I Won't Buy Cable Because I'd Have Too Much to Watch

August 18, 1991

Dear Cable Company,

Thank you for your kind offer to hook us up. I like to see people excited about their product, even if they can't sell it to me. And don't take this personally, but you won't be able to sell me your product for a long time.

I'm not going to strike the kind of pose I used to and say there's nothing worth watching, even on all those channels. The problem is that there's too much to watch.

The more you tell me about the movies, news, comedy and children's programs I can buy from you, the more I imagine the images backing up in my set, all pleading "Watch me, watch me" -- while my books beg "Read me, read me," my letters cry "Answer me, answer me" and the house -- well, the house doesn't plead, beg or cry, it demands, "Clean me, maintain me . . ."

I know about time-shifting -- recording programs to watch later -- but my time is shifted as it is.

I work during prime time, which means most programs pass me by on the first run. (Does it tell you something that I've never seen "Cheers"?) I'll sometimes read about a promising program and ask my wife to record it for me if it seems worthwhile, as we used to do for "thirtysomething." But much as we liked that show, I don't know if I'd ever have started watching if I hadn't been home on parental leave when it made its debut.

The trouble is that when I'm home and awake there's the house to keep up (it took marriage to show me how householders live in Looking-Glass land, where it takes all the running you can do to stay in the same place), errands to run, my daughter to be a daddy to . . . you know, life. Because of that, I seem to have, at any given moment, at least half a dozen hours of programming waiting to be viewed.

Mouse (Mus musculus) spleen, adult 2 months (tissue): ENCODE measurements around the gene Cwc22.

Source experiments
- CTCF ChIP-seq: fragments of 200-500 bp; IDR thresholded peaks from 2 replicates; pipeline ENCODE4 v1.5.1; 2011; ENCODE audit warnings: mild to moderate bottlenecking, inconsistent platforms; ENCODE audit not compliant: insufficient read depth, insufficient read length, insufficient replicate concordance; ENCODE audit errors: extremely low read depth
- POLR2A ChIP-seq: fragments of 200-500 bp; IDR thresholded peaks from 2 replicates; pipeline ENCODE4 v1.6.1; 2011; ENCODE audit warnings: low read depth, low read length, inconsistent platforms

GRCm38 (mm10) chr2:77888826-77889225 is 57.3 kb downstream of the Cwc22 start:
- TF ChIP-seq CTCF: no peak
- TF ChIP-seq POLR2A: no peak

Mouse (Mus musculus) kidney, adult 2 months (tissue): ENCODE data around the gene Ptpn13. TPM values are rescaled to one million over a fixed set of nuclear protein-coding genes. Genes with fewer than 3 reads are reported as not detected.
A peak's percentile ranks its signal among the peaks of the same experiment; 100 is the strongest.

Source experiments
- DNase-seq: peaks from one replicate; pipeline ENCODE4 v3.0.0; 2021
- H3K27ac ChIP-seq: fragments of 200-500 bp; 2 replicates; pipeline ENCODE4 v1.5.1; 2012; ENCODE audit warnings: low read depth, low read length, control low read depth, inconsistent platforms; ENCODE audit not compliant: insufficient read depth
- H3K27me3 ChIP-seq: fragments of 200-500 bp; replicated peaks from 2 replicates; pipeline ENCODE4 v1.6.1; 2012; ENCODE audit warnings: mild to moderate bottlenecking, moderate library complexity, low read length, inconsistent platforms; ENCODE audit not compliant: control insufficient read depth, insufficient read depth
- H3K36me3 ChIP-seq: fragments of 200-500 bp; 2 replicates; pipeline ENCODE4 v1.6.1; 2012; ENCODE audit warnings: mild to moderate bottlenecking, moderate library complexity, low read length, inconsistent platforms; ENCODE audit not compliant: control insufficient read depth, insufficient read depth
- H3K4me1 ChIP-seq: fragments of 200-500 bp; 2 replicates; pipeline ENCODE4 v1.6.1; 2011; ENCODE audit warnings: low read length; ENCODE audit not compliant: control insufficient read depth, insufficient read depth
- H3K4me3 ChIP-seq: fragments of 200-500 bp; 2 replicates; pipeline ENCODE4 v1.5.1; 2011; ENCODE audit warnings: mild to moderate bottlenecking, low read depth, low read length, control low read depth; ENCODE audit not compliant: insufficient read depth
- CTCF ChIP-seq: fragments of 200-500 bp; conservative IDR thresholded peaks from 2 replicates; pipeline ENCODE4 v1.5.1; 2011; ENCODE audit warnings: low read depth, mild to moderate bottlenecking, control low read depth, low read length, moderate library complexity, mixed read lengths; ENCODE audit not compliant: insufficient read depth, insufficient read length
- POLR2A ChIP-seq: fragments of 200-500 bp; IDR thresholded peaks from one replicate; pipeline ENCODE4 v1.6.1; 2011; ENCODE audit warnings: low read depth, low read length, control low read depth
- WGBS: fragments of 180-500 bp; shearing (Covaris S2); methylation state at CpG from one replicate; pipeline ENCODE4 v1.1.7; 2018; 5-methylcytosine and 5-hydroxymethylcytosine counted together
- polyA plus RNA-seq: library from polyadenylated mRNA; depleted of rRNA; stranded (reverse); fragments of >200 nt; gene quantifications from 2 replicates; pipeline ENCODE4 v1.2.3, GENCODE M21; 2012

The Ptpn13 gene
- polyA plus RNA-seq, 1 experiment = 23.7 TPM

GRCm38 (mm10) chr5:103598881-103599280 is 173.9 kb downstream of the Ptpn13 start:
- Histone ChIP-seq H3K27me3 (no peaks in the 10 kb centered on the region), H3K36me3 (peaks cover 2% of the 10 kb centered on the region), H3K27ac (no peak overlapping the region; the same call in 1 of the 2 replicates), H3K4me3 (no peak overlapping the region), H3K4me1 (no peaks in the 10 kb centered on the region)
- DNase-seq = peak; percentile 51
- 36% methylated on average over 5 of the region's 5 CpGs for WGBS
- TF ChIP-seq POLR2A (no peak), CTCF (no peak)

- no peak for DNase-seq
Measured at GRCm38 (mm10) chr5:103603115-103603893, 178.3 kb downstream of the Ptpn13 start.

I understand that's not much for cable freaks, but it's plenty for someone with a semi-permanent bad conscience about all the )) things he has to do, and wants to do, and hasn't done yet. Paying to trade my hand-me-down VCR for a cable-capable model, and then paying every month -- and, like a drug user, paying more and more, as you raise your prices for the top services -- so I can have another magazine to go through and have even more tapes-to-be-viewed piling up, is the opposite of my idea of fun.

The more I think about getting cable, the more it reminds me of buying a boat. Unless you're very rich, you don't make that kind of investment without planning to give it all your spare time. And then you don't know whether you own the boat or it owns you.

I can't say that I'll never say yes to your advances. When my daughter's friends grow old enough to notice that we're not wired, they could make her so miserable that even a parent with a due suspicion of peer pressure might have to give in. Or I could get a day job. Anything might happen. But for now, let's just stay friends.

% With sincere regards,

Jeffrey M. Landaw

Jeffrey Landaw is a makeup editor with The Sun.

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